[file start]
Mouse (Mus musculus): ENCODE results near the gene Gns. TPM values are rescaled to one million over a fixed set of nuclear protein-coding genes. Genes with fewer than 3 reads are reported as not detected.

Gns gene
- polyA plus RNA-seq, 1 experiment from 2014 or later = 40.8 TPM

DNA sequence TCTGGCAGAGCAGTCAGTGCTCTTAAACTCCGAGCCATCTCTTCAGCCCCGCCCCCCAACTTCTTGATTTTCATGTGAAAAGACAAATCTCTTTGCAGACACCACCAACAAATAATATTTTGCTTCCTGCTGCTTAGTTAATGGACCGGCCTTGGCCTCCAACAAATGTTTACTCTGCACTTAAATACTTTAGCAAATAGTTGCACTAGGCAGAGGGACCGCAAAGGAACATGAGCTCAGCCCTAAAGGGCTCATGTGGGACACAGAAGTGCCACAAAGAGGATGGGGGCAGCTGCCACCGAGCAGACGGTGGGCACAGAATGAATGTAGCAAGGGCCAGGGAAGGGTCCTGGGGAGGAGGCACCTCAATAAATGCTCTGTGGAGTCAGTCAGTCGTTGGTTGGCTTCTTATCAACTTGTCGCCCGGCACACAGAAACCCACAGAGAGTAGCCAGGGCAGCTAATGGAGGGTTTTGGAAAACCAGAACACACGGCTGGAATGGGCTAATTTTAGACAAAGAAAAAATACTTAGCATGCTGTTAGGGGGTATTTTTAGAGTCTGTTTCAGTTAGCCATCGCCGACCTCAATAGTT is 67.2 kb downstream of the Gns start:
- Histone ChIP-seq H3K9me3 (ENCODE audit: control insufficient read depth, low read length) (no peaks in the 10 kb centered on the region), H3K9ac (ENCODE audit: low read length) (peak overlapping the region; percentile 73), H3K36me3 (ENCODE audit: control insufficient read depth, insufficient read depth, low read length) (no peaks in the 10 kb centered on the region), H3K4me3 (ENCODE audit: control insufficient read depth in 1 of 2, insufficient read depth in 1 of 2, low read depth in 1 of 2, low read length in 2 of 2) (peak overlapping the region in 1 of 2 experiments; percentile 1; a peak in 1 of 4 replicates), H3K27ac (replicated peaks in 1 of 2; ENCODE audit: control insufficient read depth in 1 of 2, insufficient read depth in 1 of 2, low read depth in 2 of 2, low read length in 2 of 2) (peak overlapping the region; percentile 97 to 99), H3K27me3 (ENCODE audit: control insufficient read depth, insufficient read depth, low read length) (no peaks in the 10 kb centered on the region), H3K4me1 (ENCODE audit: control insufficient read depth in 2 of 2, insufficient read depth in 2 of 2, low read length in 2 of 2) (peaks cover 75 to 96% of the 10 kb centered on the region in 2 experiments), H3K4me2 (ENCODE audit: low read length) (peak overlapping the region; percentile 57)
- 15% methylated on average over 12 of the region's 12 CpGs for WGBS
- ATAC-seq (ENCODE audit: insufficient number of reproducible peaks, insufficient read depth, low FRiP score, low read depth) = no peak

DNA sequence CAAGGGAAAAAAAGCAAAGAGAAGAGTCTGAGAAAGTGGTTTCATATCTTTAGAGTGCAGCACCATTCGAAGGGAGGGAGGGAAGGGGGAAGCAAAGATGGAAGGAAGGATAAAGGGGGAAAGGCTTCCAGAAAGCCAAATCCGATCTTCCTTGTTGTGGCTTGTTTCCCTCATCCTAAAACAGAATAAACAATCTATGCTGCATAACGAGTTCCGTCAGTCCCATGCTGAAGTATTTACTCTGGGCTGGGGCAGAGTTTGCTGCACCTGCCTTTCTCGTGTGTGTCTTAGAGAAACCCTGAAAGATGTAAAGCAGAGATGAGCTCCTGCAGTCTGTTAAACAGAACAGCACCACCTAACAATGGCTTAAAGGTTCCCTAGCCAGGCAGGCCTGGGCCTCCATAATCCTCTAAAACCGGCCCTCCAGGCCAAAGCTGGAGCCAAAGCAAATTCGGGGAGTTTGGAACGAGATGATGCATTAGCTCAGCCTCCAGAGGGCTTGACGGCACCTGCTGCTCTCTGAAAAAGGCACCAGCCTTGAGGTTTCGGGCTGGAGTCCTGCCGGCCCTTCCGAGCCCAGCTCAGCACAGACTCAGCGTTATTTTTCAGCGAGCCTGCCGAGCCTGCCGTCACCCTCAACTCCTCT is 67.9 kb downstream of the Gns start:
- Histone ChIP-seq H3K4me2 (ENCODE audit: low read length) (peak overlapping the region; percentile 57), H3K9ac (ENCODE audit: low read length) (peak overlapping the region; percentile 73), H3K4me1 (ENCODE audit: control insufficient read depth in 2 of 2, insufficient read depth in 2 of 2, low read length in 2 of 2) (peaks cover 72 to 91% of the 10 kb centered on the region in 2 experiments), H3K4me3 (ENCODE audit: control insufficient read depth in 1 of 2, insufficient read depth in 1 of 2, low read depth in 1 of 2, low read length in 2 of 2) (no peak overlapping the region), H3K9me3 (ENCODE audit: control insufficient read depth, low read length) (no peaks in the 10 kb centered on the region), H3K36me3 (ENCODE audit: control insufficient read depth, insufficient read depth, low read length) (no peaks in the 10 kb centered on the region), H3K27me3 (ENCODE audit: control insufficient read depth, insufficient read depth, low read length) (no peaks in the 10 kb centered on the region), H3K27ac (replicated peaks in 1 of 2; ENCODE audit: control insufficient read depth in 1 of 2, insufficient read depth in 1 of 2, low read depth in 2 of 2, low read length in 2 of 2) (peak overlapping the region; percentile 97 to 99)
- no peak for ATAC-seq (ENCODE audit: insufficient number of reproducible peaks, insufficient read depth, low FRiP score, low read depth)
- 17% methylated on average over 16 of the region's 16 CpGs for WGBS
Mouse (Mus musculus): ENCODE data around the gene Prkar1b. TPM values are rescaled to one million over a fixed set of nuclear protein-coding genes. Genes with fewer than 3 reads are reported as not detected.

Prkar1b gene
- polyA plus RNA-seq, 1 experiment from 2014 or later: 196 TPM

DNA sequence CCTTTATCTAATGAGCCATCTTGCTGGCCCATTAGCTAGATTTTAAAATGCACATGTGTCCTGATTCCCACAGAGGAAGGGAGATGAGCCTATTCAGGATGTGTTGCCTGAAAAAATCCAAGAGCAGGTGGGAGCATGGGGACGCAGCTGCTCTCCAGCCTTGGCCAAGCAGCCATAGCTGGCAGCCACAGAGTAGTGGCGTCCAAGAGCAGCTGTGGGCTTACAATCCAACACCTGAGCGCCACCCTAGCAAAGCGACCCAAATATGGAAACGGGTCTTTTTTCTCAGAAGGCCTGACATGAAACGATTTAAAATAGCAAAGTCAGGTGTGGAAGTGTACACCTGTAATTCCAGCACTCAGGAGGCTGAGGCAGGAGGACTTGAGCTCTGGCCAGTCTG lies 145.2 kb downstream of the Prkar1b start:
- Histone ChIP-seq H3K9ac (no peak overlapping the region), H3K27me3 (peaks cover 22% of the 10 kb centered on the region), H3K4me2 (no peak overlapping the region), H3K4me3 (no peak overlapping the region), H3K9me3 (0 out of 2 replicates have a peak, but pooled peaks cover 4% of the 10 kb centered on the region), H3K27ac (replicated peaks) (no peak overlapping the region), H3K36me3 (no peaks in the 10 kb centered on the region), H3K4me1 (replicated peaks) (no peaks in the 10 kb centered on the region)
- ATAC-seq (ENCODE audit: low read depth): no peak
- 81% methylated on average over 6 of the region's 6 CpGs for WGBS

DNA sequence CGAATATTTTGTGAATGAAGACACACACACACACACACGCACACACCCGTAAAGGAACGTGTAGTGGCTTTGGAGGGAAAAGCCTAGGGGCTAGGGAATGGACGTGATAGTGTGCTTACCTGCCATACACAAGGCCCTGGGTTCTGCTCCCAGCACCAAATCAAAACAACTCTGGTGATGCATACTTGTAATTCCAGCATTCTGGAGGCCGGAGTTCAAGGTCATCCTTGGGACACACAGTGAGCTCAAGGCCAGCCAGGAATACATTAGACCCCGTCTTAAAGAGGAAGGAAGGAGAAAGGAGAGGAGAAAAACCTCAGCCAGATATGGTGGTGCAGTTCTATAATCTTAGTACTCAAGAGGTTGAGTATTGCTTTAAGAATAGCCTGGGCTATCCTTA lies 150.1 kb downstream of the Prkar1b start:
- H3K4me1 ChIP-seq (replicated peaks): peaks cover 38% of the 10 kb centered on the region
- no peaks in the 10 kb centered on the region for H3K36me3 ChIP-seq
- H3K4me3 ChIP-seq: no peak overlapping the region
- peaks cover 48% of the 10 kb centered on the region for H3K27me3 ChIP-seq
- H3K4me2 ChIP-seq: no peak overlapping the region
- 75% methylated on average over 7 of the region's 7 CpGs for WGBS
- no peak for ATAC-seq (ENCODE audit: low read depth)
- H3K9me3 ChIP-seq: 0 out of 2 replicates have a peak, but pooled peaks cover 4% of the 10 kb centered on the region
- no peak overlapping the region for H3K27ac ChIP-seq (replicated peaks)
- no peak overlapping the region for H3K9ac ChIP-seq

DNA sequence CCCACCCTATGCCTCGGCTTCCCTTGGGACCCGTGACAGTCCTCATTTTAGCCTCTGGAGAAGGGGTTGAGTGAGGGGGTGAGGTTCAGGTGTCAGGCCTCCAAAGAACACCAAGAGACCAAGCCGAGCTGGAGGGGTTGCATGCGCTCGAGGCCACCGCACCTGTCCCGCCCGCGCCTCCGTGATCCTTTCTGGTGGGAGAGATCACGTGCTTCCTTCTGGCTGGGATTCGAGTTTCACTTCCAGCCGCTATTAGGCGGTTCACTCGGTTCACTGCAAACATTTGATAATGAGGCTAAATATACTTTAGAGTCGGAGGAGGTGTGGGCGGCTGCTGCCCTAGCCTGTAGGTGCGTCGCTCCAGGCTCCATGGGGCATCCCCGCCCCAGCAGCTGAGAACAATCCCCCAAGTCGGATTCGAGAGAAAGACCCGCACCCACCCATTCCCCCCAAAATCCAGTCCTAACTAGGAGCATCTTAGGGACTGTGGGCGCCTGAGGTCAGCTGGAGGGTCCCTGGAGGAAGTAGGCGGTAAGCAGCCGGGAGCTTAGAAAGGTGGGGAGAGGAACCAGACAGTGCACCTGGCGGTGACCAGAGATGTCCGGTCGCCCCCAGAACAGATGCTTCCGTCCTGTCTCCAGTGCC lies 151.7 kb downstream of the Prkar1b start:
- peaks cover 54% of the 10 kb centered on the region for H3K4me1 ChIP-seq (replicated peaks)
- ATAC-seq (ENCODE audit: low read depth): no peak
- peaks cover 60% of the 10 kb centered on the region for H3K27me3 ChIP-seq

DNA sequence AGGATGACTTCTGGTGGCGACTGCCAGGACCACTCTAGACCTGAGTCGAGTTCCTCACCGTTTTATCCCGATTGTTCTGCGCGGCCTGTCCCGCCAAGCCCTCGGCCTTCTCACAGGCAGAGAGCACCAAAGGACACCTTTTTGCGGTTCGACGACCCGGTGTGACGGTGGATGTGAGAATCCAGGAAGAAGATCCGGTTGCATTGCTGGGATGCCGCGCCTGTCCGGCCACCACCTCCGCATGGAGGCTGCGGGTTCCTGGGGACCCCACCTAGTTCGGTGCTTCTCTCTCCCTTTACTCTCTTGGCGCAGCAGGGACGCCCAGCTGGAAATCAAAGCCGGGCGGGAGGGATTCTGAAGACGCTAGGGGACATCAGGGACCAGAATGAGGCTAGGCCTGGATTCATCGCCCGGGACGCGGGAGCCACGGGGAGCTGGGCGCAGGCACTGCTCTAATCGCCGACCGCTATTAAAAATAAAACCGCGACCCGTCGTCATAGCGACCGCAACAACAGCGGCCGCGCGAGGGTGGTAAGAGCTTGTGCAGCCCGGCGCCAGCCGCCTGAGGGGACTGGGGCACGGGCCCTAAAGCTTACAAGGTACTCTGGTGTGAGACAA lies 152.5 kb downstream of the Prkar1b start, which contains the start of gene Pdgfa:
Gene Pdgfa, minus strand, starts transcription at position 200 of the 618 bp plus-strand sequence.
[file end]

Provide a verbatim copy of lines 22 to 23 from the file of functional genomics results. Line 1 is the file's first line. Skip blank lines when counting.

- H3K4me3 ChIP-seq: no peak overlapping the region
- peaks cover 48% of the 10 kb centered on the region for H3K27me3 ChIP-seq